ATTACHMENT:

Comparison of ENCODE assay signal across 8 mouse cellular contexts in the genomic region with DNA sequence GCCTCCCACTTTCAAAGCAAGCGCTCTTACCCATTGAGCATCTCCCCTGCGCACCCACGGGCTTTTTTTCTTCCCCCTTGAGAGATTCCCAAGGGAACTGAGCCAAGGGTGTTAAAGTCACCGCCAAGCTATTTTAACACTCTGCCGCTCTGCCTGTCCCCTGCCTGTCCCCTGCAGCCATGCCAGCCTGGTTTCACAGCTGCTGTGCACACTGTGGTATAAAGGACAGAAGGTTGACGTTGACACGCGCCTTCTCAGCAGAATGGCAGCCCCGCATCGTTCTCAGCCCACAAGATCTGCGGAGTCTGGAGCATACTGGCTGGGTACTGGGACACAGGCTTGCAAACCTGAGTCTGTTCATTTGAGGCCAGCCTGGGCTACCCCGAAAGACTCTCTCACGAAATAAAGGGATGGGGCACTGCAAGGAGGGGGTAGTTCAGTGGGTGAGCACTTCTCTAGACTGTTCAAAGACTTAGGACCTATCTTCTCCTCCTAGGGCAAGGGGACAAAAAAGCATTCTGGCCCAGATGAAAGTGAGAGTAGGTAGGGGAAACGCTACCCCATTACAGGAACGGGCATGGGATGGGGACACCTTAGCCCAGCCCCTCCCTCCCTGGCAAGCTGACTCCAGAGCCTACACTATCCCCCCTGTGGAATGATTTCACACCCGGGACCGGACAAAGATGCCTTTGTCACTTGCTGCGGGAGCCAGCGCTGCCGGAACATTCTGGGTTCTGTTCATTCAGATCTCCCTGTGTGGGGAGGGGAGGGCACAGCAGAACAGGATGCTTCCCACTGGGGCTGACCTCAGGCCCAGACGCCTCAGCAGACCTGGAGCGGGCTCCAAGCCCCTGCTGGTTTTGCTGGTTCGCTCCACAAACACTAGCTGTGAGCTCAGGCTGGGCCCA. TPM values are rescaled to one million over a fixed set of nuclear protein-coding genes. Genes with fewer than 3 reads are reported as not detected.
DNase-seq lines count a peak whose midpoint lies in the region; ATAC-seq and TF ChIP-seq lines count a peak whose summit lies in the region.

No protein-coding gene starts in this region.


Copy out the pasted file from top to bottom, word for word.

Comparison of ENCODE assay signal across 8 mouse cellular contexts in the genomic region with DNA sequence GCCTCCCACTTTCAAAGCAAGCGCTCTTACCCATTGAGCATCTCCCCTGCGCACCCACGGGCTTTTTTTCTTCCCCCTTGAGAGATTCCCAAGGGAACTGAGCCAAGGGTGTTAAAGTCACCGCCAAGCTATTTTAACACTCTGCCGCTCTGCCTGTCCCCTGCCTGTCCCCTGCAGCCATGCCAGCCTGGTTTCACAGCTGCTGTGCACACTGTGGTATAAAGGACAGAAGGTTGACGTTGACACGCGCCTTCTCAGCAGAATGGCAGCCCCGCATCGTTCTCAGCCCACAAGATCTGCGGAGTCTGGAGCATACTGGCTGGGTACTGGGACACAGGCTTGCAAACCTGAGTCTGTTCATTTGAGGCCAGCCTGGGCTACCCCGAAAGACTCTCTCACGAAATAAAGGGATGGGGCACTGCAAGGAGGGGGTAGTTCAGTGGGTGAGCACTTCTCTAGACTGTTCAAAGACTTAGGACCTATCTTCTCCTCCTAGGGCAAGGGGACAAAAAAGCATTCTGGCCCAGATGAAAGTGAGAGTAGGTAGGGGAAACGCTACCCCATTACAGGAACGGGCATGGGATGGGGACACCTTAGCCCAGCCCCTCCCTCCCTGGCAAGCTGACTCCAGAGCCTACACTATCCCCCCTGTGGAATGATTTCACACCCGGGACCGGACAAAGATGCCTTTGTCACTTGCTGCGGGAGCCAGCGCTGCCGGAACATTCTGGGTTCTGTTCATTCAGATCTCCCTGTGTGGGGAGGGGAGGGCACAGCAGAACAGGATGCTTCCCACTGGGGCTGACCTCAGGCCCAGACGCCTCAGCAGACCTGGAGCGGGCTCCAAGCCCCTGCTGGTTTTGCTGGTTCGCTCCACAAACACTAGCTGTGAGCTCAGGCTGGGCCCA. TPM values are rescaled to one million over a fixed set of nuclear protein-coding genes. Genes with fewer than 3 reads are reported as not detected.
DNase-seq lines count a peak whose midpoint lies in the region; ATAC-seq and TF ChIP-seq lines count a peak whose summit lies in the region.

No protein-coding gene starts in this region.